Columnist parts ways with paper over editing changes

The word "censorship" raised its ugly head last week when the Reno Gazette-Journal's leading international affairs columnist, Dr. Tyrus W. Cobb, informed his editors that he would stop writing for them for multiple reasons including "column frequency, decreasing space, some editorial interference" and personal insults from a fellow columnist. Cobb's last column, a tribute to the late President Ronald Reagan, appears in today's RGJ.

Dr. Cobb's father, the late Ty Cobb, widely known and loved as "The Kid on the Comstock," was a local newspaper legend as editor of the old Nevada State Journal before it merged with the Reno Evening Gazette. The elder Cobb must be turning over in his grave, given the way his newspaper has treated his son. Here's the story:

Last August columnist Ty Cobb, a retired U.S. Army colonel who served as a Special Assistant to President Ronald Reagan, wrote a brilliant article on militant Islam and terrorism headlined, "We Are Witnessing a Clash of Civilizations." As it turns out, however, Cobb's editors took a red pencil to his opinion piece before it was published.

After pointing out that as many as 20 percent of the world's Muslims may adhere to "radical positions," Cobb went on to assert that "some 200 million fanatics are committed to the struggle against us. Further, the disappointment is that the remaining 80 percent have been largely silent or acquiescent in the militarization of the Muslim religion Ð there simply is no organized opposition to the hijacking of the faith.

"There is no shortage of official religious documents summoning the faithful to wage a global jihad (struggle)," he continued. "While the Koran is largely silent on killing apostates, two other authoritative sources of Islamic law and practice ... make it clear that jihad is the true calling for Muslims ... The 'Islamofascist' movement is led by Iranian-sponsored Shiite groups such as Hezbollah, but mainly by al-Qaeda, the Sunni Arab terrorist organization." Even though all of that is true, Cobb's editors censored his copy, removing the line about "no organized opposition to the hijacking of the faith" and eliminating the paragraph about Islamofascism, which was one of his key points.

Needless to say, my friend Ty complained to his editors about the omissions and asked why they had encouraged liberal columnist Vito de la Cruz to write a rebuttal that contained personal attacks against Cobb. De la Cruz, a federal public defender with no known expertise in international affairs, was given 20 percent more space than Cobb for his intemperate rebuttal.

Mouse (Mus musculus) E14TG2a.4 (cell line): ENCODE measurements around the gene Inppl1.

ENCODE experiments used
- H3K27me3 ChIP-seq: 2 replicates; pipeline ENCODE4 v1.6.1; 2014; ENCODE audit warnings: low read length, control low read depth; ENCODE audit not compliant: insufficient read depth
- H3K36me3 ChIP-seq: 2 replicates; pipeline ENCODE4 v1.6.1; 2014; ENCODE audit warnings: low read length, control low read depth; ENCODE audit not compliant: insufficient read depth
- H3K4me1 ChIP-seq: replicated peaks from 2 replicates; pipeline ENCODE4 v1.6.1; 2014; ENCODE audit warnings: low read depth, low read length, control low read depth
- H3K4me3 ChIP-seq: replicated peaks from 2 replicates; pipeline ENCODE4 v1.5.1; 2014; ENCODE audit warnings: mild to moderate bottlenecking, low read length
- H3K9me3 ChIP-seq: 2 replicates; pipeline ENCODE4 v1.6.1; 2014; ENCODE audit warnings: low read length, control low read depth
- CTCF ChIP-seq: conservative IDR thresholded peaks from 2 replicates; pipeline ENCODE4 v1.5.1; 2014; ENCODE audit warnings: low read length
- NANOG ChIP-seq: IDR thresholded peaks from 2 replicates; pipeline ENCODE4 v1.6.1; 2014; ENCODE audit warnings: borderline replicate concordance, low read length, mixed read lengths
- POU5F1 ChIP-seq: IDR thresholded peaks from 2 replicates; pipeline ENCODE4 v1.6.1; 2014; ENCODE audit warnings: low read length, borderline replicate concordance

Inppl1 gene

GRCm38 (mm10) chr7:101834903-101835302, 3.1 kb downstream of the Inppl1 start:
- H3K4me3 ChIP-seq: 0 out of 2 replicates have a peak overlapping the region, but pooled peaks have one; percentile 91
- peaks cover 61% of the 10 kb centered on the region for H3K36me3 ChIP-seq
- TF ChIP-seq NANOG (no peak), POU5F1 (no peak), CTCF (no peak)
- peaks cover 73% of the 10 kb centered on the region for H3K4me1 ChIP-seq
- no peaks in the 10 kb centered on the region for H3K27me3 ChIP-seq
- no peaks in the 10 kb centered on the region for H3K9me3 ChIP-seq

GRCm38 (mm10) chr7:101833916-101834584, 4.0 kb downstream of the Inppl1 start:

When we look at the RGJ's lineup of local columnists, it's clear that most of them lean to the left. In addition to de la Cruz, they include the inimitable Cory Farley, Emma Sepulveda and Grant Seals. The only other local columnist who could be classified as moderately conservative is Ellie Lopez-Bowlan, who occasionally counters Prof. Sepulveda on illegal immigration and other Hispanic issues.

By contrast, the Nevada Appeal welcomes dissent and gives its columnists free reign - and sufficient space - to express their opinions, even when they oppose the paper's editorial line. I've disagreed with Appeal editorials many times and have never been called upon to defend myself. For example, several of my 2004 election endorsements differed from those of this newspaper, and I never heard a word about it.

For those reasons I'm grateful to my editors and publishers for defending our cherished First Amendment freedom of the press guarantees. Appeal Publisher John DiMambro and Editor Barry Ginter have supported me every step of the way, even when I've clashed with them on policy and/or political issues. Not long ago, DiMambro praised Max Baer, Jr.'s hillbilly hotel-casino project while I trashed it, but we're still friends.

I also extend my thanks to previous editors and publishers Ð Jeff Ackerman, Peter Starren and Barry Smith Ð during my 11-year run with the Appeal. All of them recognized that a vigorous discussion of controversial issues is good for the editorial health of this newspaper. That's why I enjoy sharing the Sunday editorial page with liberal friends and colleagues like Sam Bauman and Kirk Caraway, who criticize me when they think I'm wrong on the issues. More power to them.

RGJ editors should be ashamed of themselves for creating the conditions that led to Ty Cobb's departure from their newspaper. Such actions tend to confirm what critics say about the Gannett Corporation, the RGJ's parent company - that it encourages the bland mediocrity and political correctness that lead to the publication of "McPapers," the newspaper equivalent of McDonald's mass-produced hamburgers.

• Guy W. Farmer has been involved with Nevada journalism since he came to Carson as Associated Press capital correspondent in 1962.


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